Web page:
1. A stack chair comprising a rigid chair structure including a seat, a back rest, front legs and rear legs, said rear legs being disposed beyond the side edges of said seat, a pair of front stacking brackets mounted on the front side of said back rest adjacent the side edges thereof and defining upwardly facing shoulder surfaces, a pair of rear stacking brackets mounted on the rear side of said back rest adjacent the side edges thereof and defining downwardly facing shoulder surfaces, said front brackets projecting beyond the front side of said back rest and said rear brackets projecting beyond the rear side of said back rest, the front and rear brackets at each side of the chair being located approximately in a common plane parallel to the sides of the chair and said shoulder surfaces of the front brackets being spaced above said shoulder surfaces of the rear brackets a distance which is greater than the thickness of said seat, whereby one chair may be stacked on top of another with the rear legs of the upper chair straddling the seat of the lower chair and the downwardly facing shoulder surfaces of the rear stacking brackets on the upper chair resting on the upwardly facing shoulder surfaces of the front stacking brackets on the lower chair to support the upper chair on the lower chair with the back rest and seat of the upper chair retained out of pressured contact with the back rest and seat, respectively, of the lower chair. 2. The subject matter of claim 1 including side arms on said first-mentioned chair located beyond the sides of the rear legs, respectively, and a removable desk on the chair including a right angnlarly extending shaft at the rear of said desk rotatably and removably received ina horizontal bore extending through said rear stacking brackets to support said desk for vertical swinging movement on the chair, and a downwardly opening channel member mounted on the underside of said desk for fitting over one of said arms. 3. A stack chair comprising a rigid chair structure including a seat, a back rest, front legs and rear legs, said rear legs being disposed beyond the side edges of said seat, bumpers mounted at the sides of the chair forwardly of said rear legs, a pair of front stacking brackets mounted on the front side of said back rest adjacent the side edges'thereof and defining upwardly facing shoulder surfaces, a pair of rear stacking brackets mounted on the rear side of said back rest adjacent the side edges thereof and defining downwardly facing shoulder surfaces, said front brackets projecting beyond the front side of said back rest and said rear brackets projecting beyond the rear side of said back rest, the front and rear brackets at each side of the chair being located approximately in a common plane parallel to the sides of the chair and said shoulder surfaces of the front brackets being spaced above said shoulder surfaces of the rear brackets a distance which is slightly greater than the thickness of said seat, whereby one chair may be stacked on top of another with the rear legs of the upper chair straddling the seat of the lower chair and resting against said bumpers on the lower chair and the downwardly facing shoulder surfaces of the rear stacking brackets on the upper chair resting on the upwardly facing shoulder surfaces of the front stacking brackets on the lower chair to support the upper chair on the lower chair with the back rest and seat of the upper chair spaced from the back rest and seat, respectively, of the lower chair.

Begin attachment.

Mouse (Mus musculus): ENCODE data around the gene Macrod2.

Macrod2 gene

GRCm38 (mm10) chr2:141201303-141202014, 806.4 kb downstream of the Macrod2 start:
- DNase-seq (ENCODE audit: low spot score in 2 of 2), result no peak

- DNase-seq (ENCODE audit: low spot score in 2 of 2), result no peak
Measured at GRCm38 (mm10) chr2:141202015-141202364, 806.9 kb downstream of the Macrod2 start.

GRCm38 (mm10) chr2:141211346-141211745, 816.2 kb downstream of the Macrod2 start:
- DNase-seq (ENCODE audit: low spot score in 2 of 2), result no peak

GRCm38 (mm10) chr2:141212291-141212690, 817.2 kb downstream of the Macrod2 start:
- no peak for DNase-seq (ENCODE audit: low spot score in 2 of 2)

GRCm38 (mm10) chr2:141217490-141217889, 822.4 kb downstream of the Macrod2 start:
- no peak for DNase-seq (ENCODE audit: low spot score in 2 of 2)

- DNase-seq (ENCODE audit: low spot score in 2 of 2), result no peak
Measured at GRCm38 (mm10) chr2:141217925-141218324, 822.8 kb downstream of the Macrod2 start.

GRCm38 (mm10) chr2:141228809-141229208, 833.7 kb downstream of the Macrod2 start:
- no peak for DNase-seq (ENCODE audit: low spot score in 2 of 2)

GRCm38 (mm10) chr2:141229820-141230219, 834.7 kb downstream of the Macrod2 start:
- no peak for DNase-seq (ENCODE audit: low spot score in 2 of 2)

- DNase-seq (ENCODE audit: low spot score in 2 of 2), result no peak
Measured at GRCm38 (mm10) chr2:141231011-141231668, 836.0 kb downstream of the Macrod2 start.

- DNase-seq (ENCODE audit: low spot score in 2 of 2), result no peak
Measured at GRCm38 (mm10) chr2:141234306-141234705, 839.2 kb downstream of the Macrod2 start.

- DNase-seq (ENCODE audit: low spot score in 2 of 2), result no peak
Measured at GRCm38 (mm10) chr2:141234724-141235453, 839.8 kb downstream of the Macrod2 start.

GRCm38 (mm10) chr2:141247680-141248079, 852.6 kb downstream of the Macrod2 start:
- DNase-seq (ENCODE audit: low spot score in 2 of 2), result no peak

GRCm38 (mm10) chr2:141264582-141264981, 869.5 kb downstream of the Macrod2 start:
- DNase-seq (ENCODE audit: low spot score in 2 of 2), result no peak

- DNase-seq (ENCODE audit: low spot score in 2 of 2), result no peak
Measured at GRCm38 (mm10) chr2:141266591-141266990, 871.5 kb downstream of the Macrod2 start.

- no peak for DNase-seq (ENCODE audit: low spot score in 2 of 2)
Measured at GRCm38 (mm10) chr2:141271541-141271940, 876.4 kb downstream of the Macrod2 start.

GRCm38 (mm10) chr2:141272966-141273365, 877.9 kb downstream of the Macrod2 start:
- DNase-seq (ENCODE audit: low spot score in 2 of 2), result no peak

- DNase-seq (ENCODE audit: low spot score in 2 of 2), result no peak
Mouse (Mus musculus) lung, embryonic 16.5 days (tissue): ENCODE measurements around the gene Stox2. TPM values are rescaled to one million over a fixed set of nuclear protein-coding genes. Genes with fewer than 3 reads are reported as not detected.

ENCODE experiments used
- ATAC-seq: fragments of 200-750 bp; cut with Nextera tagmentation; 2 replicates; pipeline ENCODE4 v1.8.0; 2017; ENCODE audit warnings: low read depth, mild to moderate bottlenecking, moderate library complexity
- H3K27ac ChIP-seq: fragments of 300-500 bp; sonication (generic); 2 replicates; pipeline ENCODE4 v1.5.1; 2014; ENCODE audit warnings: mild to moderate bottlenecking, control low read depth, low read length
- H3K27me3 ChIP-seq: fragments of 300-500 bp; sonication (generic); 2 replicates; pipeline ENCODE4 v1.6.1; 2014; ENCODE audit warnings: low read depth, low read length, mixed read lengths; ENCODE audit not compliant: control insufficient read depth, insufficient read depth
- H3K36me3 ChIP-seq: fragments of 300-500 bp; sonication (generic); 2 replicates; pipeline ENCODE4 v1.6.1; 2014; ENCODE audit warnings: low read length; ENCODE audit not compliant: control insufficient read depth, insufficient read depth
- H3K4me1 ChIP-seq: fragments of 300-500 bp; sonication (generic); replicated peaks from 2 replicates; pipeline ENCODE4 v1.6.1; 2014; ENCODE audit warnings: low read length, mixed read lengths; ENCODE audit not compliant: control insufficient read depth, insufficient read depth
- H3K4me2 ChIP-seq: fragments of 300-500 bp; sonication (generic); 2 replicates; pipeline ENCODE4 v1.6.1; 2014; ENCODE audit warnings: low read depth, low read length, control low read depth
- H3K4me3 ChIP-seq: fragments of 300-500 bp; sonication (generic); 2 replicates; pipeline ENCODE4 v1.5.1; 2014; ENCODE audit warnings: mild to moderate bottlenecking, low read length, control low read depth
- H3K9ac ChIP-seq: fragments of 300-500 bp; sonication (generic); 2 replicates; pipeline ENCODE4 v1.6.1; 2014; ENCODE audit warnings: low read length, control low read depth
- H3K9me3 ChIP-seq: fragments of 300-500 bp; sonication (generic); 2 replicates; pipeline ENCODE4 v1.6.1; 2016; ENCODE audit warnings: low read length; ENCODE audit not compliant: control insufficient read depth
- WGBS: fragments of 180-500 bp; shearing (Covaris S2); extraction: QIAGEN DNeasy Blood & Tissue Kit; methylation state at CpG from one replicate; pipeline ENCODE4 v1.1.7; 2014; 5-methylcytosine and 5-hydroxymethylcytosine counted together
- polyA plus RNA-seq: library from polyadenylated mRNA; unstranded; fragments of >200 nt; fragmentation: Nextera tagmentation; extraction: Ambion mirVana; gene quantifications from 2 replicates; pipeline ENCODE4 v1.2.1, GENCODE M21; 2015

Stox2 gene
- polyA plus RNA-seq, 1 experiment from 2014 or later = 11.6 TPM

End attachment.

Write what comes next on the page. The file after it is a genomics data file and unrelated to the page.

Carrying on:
4. A stack chair comprising a rigid chair structure including a seat, a back rest, front legs and rear legs, said rear legs being disposed beyond the side edges of said seat and being rearwardly inclined at a small angle to the plane of the back rest, a pair of front stacking brackets mounted on the front side of said back rest adjacent the side edges thereof and defining upwardly facing shoulder surfaces, a pair of rear stacking brackets mounted on the rear side of said back rest adjacent the side edges thereof and defining downwardly facing shoulder surfaces, said front brackets projecting beyond the front side of said back rest and said rear brackets projecting beyond the rear side of said back rest, the front and rear brackets at each side of the chair being located approximately in a common plane parallel to the sides of the chair and said shoulder surfaces of the front brackets being spaced above said shoulder surfaces of the rear brackets a distance which is slightly greater than the thickness of said seat, whereby one chair may be stacked on top of another with the downwardly facing shoulder surfaces of the rear stacking brackets on the upper chair resting on the upwardly facing shoulder surfaces of the front stacking brackets on the lower chair to support the upper chair on the lower chair with the back rest and seat of the upper chair spaced from the back rest and seat, respectively, of the lower chair and the rear legs of the upper chair resting against the rear legs of the lower chair to incline the seat of the upper chair upwardly at a slight angle with respect to the seat of the lower chair.